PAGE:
David Swanson has noted (Consortium News, 4/23/09) that, as "much of elite U.S. punditry is backing away from torture," the Boston Globe's Jeff Jacoby is bucking that trend with an April 22 column in which "he both opposes torture under all circumstances and excuses it given the current circumstances." Jacoby's main justification for U.S. torture tactics are "the successes with which they have been credited"–such as "the foiling of Al-Qaeda's planned 'Second Wave'–a 9/11-like plot to crash a hijacked airliner into a Los Angeles skyscraper." Swanson gives the lie to this zombie resurrected from the graveyard of Bush administration propaganda:
In his 2007 State of the Union address, Bush claimed: "We stopped an Al-Qaeda plot to fly a hijacked airplane into the tallest building on the West Coast."
However, an October 8, 2005, Los Angeles Times story, headlined "Scope of Plots Bush Says Were Foiled Is Questioned," cited "several counter-terrorism officials" as saying that "the plot never progressed past the planning stages…. 'To take that and make it into a disrupted plot is just ludicrous,' said one senior FBI official…. At most it was a plan that was stopped in its initial stages and was not an operational plot that had been disrupted by authorities."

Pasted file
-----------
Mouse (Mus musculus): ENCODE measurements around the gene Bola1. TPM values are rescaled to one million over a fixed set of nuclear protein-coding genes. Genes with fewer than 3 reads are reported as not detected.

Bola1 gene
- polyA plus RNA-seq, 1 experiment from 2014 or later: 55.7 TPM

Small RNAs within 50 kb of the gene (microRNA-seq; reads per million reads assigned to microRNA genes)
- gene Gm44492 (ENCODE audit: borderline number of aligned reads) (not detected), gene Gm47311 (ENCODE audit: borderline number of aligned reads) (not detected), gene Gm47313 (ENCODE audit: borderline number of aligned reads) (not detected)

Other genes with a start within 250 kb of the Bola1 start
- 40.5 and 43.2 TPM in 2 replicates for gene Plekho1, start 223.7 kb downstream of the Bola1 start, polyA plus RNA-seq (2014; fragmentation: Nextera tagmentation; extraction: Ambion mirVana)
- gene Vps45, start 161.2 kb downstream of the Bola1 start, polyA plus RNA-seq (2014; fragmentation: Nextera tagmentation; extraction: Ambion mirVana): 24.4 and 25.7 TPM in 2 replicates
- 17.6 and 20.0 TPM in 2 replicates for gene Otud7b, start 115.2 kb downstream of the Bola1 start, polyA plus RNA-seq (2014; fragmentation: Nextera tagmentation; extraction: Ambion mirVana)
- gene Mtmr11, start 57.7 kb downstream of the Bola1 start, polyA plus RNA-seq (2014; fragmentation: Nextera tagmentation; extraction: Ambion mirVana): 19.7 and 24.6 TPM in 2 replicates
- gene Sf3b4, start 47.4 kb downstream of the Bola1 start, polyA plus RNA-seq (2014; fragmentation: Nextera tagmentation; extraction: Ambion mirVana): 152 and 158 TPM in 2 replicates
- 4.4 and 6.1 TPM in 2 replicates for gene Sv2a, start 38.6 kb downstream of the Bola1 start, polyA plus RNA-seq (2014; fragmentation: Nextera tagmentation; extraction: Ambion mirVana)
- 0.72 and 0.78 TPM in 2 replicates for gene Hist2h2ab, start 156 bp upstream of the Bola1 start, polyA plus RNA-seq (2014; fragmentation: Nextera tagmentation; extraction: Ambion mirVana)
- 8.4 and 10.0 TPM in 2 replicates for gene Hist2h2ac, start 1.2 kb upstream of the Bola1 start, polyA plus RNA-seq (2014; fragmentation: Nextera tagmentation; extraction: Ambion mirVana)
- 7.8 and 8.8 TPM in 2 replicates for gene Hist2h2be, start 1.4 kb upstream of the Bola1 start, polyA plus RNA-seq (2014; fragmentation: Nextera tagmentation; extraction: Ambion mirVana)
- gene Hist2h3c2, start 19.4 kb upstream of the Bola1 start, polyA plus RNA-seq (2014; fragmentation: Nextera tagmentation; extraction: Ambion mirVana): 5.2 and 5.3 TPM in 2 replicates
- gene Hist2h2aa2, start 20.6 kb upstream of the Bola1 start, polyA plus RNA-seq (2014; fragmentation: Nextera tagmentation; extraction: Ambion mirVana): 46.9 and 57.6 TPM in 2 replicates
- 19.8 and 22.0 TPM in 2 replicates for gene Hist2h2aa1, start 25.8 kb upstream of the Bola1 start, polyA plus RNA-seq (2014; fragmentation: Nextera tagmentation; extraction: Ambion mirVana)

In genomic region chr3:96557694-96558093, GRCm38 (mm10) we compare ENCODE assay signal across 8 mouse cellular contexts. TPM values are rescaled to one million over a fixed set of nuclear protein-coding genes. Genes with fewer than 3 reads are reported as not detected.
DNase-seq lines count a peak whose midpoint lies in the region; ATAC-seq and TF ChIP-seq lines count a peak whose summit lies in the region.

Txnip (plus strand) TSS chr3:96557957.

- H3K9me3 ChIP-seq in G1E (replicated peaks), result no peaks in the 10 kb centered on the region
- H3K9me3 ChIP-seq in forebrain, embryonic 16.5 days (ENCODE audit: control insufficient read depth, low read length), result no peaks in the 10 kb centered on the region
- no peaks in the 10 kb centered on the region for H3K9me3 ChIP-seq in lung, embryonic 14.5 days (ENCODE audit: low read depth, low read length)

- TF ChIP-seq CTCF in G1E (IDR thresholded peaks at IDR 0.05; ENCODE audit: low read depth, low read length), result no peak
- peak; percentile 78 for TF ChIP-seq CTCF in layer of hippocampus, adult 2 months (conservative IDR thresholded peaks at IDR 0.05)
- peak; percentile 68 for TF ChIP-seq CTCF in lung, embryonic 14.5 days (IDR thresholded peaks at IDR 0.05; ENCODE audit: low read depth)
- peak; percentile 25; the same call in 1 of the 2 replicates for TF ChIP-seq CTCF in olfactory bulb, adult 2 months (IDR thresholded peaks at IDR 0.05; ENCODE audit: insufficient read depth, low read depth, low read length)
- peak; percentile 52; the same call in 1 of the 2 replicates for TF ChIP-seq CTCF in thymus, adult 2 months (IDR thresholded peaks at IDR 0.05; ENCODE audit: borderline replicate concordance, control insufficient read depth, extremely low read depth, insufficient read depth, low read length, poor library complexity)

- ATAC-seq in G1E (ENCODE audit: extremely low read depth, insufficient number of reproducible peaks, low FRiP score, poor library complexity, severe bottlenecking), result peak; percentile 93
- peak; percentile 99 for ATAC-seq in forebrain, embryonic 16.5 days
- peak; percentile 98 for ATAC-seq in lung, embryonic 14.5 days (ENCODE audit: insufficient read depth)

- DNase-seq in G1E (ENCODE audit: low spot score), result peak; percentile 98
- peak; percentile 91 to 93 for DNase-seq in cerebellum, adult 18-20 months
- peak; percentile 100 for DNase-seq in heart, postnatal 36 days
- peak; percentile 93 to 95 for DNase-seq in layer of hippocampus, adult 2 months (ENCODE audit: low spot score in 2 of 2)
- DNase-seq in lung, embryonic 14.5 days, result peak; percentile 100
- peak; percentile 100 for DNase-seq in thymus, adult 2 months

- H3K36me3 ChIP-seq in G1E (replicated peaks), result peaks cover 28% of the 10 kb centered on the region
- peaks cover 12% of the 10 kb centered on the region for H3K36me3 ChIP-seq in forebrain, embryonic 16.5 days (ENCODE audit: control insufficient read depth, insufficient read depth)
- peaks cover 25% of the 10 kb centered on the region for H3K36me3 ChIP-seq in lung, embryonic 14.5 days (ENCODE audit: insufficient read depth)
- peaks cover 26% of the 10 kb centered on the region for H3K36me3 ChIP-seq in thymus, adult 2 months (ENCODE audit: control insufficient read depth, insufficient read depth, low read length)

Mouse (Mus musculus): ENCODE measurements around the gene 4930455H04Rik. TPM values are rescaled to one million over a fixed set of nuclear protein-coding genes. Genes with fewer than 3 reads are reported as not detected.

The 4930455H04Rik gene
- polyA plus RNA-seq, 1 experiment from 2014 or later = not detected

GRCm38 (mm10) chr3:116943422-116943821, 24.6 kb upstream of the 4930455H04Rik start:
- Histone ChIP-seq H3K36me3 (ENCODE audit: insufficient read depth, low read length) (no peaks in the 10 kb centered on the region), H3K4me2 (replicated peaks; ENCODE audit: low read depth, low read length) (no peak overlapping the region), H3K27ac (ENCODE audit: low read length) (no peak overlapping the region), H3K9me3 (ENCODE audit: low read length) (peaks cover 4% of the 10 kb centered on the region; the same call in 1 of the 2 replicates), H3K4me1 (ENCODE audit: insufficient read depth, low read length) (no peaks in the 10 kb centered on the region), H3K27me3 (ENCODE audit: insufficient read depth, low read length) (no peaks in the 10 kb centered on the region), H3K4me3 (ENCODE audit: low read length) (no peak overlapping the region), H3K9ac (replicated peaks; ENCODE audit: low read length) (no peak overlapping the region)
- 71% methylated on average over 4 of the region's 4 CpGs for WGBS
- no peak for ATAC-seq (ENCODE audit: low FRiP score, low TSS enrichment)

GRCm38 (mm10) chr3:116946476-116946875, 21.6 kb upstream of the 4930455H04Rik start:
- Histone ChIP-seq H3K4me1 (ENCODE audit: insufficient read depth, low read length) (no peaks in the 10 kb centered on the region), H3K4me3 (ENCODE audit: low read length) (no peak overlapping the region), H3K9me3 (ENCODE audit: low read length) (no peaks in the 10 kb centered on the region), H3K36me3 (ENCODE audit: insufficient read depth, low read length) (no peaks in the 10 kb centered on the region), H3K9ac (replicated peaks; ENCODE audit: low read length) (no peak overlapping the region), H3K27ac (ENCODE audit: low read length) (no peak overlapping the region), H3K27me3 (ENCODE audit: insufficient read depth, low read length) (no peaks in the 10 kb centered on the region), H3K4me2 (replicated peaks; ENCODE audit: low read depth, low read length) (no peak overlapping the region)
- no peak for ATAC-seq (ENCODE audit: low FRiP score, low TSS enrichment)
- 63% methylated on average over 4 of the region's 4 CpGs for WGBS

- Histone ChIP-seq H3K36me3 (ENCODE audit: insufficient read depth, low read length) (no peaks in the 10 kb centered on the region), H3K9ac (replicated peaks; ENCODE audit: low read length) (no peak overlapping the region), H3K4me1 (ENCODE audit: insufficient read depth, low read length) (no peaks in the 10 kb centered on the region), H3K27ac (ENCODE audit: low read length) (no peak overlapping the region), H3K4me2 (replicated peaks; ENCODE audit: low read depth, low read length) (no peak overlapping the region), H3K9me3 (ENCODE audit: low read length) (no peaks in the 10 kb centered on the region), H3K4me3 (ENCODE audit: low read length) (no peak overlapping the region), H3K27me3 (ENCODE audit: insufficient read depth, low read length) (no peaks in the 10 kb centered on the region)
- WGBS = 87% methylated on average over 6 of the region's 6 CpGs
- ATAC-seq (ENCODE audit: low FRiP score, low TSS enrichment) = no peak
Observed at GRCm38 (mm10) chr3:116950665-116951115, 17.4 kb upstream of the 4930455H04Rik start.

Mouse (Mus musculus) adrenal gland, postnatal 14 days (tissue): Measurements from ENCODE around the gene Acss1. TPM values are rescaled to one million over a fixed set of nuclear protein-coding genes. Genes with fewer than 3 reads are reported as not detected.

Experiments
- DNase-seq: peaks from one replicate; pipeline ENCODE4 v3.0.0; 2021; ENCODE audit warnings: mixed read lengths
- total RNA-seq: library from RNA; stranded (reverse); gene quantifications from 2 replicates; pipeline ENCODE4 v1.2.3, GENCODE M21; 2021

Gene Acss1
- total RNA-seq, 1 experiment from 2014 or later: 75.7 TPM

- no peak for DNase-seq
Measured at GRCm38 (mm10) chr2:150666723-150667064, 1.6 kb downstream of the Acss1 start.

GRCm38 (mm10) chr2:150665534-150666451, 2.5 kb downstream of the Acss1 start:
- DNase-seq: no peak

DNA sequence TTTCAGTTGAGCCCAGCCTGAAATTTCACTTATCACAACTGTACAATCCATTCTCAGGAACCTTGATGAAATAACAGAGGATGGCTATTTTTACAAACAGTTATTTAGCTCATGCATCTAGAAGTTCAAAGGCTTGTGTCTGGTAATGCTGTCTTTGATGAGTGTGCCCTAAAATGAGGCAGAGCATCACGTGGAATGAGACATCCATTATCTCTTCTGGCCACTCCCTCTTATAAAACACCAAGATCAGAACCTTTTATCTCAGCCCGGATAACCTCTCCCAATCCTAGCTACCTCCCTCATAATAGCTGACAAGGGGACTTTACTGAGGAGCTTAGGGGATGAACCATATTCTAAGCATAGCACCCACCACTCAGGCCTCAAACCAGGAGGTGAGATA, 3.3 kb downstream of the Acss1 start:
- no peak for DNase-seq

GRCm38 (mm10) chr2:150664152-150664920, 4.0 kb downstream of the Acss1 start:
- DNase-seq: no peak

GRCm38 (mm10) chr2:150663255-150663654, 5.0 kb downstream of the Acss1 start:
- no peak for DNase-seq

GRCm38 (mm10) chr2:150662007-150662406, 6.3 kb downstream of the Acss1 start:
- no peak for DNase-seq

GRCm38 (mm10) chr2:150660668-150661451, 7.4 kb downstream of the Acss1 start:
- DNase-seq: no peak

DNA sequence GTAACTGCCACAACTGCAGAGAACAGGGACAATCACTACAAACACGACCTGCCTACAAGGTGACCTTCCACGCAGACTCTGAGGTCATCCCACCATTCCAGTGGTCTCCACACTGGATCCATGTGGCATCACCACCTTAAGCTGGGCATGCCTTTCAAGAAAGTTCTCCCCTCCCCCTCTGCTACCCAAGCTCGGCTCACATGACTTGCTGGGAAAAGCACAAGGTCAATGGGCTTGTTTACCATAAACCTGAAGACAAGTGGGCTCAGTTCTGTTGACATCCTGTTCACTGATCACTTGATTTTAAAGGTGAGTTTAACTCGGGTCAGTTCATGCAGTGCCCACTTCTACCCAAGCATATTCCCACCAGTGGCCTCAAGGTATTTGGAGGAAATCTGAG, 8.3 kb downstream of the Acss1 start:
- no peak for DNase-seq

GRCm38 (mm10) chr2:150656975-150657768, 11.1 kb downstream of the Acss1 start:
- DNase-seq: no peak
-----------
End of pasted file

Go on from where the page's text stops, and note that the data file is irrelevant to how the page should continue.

On February 10, 2006, the L.A. Times quoted a "U.S. official familiar with the operational aspects of the war on terrorism," who said that "the Library Tower plot was one of many Al-Qaeda operations that had not gone much past the conceptual stage. ÃƒÆ’Â¢ÃƒÂ¢”Å¡Â¬Ãƒâ€šÂ¦ The official spoke on the condition of anonymity, saying that those familiar with the plot feared political retaliation for providing a different characterization of the plan that that of the president."
Swanson further writes what at this this late date should be common knowledge to all political columnists: "Bush and his supporters have claimed other similar successes that have all turned out to be fictional. Most are more off-base than this one." See FAIR's contemporaneous Media Advisory: "'Terror Plot' Reporting Lacks Skepticism: Networks Treat White House Allegations As Fact" (2/13/06)